There are definitely favourites- I can’t help it! Really, I don’t think of my work as my children, so it’s OK, I guess. I like so many, I am drawn to the prints that seem to sell out the fastest and get the most notice. Sandpiper from Beyond the Sea, Eleféte from My Happy Nursery, Free as a Bird (designed by Heather Moore) from Cut Out & Keep, Clearing from Nature Walk, Flora from Miscellany by Julia Rothman, etc. But there is one print that I adore that did not seem to move the masses as much and that’s Pearl (Beyond the Sea). I think it reminds me of my childhood and so I have a strong liking for it in particular. There are some new prints on the horizon that will definitely move into the top 10.
What do you have coming up in the next year?
Starting in September, we have two nursery collections shipping: Maman, which is developed from adorable illustrations by Michelle’s grandmother when she was in her 20’s and Nursery Basics- a steadfast range of prints and solids in optimal colors which are easy to coordinate and mix/max into almost any nursery.
As part of our Price Sensitive series, we have Across the Pond, which has really garnered a lot of interest. We also have the irresistible Monsterz, by Michéle Brummer-Everett, coming in October (also a Price Sensitive collection) as an introduction to our Cloud9 Kids division- a line of fabrics not quite for babies and not quite for teens, but for those imaginative years. We plan to feature artist Geninne Zlatkis (Price Sensitive) before the end of the year as well as part of our Designer Series.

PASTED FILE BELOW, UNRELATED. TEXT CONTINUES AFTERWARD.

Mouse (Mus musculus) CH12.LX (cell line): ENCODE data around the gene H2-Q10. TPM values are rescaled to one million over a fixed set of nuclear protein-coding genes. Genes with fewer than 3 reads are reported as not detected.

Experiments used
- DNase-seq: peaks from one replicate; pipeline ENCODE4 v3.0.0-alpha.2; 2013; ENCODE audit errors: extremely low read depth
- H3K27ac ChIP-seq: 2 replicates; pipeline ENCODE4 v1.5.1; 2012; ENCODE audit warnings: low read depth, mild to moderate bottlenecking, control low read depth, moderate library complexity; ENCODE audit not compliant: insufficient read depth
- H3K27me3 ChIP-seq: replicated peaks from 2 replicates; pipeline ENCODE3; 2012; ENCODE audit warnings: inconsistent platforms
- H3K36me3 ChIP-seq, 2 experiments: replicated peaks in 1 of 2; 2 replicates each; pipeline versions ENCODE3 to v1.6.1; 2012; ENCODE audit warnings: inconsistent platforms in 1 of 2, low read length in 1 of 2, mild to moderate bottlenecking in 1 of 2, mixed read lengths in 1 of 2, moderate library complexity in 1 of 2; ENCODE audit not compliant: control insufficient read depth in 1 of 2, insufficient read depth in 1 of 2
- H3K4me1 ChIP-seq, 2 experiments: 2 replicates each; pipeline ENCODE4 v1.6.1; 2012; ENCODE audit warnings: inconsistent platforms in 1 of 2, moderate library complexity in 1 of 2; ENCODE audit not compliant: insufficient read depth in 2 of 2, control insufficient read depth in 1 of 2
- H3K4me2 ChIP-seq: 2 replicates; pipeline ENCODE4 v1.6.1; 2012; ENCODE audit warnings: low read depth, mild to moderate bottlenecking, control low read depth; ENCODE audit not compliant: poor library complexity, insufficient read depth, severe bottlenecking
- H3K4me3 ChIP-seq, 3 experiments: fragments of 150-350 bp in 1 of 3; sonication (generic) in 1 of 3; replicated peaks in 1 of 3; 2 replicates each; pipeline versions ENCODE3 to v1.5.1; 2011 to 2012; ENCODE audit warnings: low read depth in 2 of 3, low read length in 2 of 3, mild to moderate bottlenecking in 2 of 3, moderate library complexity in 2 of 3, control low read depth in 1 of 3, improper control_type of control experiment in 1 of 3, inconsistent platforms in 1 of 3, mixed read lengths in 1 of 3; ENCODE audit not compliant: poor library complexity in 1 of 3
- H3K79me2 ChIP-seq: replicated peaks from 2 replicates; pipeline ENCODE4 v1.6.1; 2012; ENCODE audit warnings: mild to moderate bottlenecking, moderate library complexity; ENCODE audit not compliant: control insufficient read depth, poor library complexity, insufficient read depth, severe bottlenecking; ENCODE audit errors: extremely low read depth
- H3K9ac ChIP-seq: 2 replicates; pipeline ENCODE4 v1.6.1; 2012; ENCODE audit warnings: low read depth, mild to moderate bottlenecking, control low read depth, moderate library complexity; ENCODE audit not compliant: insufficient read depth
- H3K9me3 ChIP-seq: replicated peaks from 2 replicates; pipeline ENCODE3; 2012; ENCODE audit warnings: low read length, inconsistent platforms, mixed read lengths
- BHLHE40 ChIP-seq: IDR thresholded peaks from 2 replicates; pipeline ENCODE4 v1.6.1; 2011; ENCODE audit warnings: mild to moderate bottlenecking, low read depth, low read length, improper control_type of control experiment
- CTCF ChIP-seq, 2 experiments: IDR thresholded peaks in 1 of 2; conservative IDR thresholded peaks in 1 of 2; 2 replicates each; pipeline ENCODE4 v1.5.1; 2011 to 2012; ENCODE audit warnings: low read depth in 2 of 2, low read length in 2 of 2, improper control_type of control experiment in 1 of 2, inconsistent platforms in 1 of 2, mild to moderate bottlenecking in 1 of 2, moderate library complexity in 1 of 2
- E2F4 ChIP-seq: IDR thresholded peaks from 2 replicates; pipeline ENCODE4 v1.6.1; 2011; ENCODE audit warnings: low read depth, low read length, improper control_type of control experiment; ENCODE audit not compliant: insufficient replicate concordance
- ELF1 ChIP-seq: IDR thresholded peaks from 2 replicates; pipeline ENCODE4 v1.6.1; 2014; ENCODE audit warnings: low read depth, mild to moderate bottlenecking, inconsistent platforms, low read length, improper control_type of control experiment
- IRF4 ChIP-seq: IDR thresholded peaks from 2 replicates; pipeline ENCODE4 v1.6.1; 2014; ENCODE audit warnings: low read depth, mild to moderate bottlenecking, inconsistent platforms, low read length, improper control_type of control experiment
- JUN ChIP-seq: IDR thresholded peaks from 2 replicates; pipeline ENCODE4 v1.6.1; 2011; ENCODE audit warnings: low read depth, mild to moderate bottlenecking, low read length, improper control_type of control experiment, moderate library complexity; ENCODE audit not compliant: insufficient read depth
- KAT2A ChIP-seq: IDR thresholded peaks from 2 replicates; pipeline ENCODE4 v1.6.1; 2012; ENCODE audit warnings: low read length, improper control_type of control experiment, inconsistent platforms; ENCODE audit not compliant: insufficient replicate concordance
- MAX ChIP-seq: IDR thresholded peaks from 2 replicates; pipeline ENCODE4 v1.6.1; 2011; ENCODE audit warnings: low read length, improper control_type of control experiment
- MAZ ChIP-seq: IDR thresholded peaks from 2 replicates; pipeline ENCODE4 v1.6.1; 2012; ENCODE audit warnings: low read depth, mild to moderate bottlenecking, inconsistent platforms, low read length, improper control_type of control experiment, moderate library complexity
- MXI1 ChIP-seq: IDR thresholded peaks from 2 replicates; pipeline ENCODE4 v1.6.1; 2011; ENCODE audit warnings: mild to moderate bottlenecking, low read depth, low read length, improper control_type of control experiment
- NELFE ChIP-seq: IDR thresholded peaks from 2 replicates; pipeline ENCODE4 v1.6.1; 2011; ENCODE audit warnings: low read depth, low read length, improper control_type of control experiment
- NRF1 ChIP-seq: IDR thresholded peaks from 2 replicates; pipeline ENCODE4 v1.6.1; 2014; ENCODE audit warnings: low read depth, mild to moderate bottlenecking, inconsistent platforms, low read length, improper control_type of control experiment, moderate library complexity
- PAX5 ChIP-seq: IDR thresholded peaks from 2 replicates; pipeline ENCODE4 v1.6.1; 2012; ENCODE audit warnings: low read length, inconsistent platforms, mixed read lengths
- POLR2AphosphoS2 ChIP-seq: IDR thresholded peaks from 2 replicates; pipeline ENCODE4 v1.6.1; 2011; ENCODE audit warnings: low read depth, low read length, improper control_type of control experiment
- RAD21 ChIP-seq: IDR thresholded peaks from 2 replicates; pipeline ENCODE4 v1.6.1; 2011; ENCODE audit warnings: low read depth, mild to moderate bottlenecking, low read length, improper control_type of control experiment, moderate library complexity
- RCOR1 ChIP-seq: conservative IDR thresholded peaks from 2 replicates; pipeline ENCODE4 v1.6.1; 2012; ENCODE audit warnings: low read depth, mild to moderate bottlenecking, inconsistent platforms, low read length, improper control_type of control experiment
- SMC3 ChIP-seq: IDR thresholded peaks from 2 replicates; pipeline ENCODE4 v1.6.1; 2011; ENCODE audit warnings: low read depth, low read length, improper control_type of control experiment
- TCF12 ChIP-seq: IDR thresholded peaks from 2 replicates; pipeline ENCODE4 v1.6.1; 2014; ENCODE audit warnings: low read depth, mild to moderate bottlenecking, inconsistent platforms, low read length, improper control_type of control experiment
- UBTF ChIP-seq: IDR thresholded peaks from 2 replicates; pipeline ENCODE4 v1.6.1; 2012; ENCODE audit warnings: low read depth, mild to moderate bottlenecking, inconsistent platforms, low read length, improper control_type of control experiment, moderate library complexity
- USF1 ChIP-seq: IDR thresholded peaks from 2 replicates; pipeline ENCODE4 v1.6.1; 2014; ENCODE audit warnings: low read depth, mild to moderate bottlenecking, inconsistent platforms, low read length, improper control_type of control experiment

Range-wise, we plan on at least 8 new collections for 2012. Probably more. We have artists lined up for additional Designer Series offerings and more to come in our Cloud9 Kids division.
Because Cloud9 is a two-woman operation and we have no one to please but ourselves, we can take full advantage of our whims. While nothing is concrete, the plans are in motion for some product manufacturing and some new base cloths. We constantly challenge each other for new ideas and set about trying to make them a reality.
Organic and Fair-trade fabrics are becoming increasingly popular; do you feel proud to be at the forefront of that movement?
Of course! While organic cotton is nothing new, seeing it in our marketplace was fairly unusual and we’re thrilled that people have embraced our company, aesthetic and viewpoint. We applaud everyone who is making the movement in this direction. It’s really important that organic cotton becomes more mainstream. The more manufacturers offer it, the more understandable it becomes to the public and more the demand for the product, which will increase the demands agriculturally.
We also have a Facebook page.
Links for Cloud 9: